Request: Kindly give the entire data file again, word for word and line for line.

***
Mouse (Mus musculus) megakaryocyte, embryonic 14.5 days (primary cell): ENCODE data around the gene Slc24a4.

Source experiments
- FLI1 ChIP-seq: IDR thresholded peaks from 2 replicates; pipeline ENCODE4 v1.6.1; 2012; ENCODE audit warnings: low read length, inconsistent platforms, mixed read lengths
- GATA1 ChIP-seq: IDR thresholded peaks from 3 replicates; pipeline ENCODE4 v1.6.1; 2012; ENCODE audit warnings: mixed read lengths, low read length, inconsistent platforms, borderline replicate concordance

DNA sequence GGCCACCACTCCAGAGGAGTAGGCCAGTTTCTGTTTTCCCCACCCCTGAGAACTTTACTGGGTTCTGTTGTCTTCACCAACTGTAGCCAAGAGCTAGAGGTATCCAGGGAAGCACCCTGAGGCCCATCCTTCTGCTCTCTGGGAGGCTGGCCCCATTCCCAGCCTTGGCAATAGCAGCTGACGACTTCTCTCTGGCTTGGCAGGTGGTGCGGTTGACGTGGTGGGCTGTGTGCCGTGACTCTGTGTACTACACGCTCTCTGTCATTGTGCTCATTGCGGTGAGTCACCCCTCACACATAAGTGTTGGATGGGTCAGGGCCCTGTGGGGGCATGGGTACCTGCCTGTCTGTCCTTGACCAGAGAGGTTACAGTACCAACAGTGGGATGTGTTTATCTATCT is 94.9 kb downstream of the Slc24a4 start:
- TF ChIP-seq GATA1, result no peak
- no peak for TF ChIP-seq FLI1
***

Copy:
Mouse (Mus musculus) megakaryocyte, embryonic 14.5 days (primary cell): ENCODE data around the gene Slc24a4.

Source experiments
- FLI1 ChIP-seq: IDR thresholded peaks from 2 replicates; pipeline ENCODE4 v1.6.1; 2012; ENCODE audit warnings: low read length, inconsistent platforms, mixed read lengths
- GATA1 ChIP-seq: IDR thresholded peaks from 3 replicates; pipeline ENCODE4 v1.6.1; 2012; ENCODE audit warnings: mixed read lengths, low read length, inconsistent platforms, borderline replicate concordance

DNA sequence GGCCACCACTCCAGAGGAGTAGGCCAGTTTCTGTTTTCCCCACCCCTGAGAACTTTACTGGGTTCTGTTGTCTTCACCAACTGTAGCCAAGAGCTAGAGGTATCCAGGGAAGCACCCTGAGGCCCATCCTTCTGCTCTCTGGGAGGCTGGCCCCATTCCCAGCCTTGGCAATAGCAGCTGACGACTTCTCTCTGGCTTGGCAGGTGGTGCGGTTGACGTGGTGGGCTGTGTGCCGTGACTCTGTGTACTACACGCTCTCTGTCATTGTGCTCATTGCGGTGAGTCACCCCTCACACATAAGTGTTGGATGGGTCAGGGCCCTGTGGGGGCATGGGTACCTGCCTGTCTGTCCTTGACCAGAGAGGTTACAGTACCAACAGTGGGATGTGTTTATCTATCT is 94.9 kb downstream of the Slc24a4 start:
- TF ChIP-seq GATA1, result no peak
- no peak for TF ChIP-seq FLI1